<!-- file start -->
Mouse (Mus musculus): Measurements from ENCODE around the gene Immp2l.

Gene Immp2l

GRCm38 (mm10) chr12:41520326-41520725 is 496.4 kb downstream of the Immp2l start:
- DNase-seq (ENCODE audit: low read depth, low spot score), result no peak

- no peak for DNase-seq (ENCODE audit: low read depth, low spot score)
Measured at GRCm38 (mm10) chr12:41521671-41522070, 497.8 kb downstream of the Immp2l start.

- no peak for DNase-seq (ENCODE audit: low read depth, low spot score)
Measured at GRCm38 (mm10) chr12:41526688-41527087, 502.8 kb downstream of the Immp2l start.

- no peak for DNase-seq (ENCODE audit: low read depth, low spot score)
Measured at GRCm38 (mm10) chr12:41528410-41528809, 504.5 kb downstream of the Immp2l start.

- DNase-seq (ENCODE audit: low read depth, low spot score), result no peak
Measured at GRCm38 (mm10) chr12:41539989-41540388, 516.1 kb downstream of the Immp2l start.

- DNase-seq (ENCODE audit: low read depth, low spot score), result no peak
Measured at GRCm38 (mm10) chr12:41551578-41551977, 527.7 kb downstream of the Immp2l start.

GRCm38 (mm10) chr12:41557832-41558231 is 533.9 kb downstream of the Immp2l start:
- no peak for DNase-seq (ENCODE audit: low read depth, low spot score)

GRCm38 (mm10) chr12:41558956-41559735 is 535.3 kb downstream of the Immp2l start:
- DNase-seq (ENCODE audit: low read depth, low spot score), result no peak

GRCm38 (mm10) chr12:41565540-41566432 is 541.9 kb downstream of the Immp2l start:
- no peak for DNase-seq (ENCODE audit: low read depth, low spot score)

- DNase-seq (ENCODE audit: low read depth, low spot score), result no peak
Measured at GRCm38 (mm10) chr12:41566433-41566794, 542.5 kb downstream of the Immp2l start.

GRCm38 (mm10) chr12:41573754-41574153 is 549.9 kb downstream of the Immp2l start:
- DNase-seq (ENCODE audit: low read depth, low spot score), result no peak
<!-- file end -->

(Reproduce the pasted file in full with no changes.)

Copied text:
Mouse (Mus musculus): Measurements from ENCODE around the gene Immp2l.

Gene Immp2l

GRCm38 (mm10) chr12:41520326-41520725 is 496.4 kb downstream of the Immp2l start:
- DNase-seq (ENCODE audit: low read depth, low spot score), result no peak

- no peak for DNase-seq (ENCODE audit: low read depth, low spot score)
Measured at GRCm38 (mm10) chr12:41521671-41522070, 497.8 kb downstream of the Immp2l start.

- no peak for DNase-seq (ENCODE audit: low read depth, low spot score)
Measured at GRCm38 (mm10) chr12:41526688-41527087, 502.8 kb downstream of the Immp2l start.

- no peak for DNase-seq (ENCODE audit: low read depth, low spot score)
Measured at GRCm38 (mm10) chr12:41528410-41528809, 504.5 kb downstream of the Immp2l start.

- DNase-seq (ENCODE audit: low read depth, low spot score), result no peak
Measured at GRCm38 (mm10) chr12:41539989-41540388, 516.1 kb downstream of the Immp2l start.

- DNase-seq (ENCODE audit: low read depth, low spot score), result no peak
Measured at GRCm38 (mm10) chr12:41551578-41551977, 527.7 kb downstream of the Immp2l start.

GRCm38 (mm10) chr12:41557832-41558231 is 533.9 kb downstream of the Immp2l start:
- no peak for DNase-seq (ENCODE audit: low read depth, low spot score)

GRCm38 (mm10) chr12:41558956-41559735 is 535.3 kb downstream of the Immp2l start:
- DNase-seq (ENCODE audit: low read depth, low spot score), result no peak

GRCm38 (mm10) chr12:41565540-41566432 is 541.9 kb downstream of the Immp2l start:
- no peak for DNase-seq (ENCODE audit: low read depth, low spot score)

- DNase-seq (ENCODE audit: low read depth, low spot score), result no peak
Measured at GRCm38 (mm10) chr12:41566433-41566794, 542.5 kb downstream of the Immp2l start.

GRCm38 (mm10) chr12:41573754-41574153 is 549.9 kb downstream of the Immp2l start:
- DNase-seq (ENCODE audit: low read depth, low spot score), result no peak